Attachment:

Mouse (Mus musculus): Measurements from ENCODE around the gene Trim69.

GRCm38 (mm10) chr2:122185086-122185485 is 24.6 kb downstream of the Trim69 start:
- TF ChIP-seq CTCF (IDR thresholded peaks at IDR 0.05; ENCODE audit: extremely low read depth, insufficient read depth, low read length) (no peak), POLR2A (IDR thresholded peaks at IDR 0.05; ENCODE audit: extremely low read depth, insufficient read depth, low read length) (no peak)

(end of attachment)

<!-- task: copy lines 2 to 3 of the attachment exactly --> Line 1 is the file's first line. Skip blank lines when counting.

GRCm38 (mm10) chr2:122185086-122185485 is 24.6 kb downstream of the Trim69 start:
- TF ChIP-seq CTCF (IDR thresholded peaks at IDR 0.05; ENCODE audit: extremely low read depth, insufficient read depth, low read length) (no peak), POLR2A (IDR thresholded peaks at IDR 0.05; ENCODE audit: extremely low read depth, insufficient read depth, low read length) (no peak)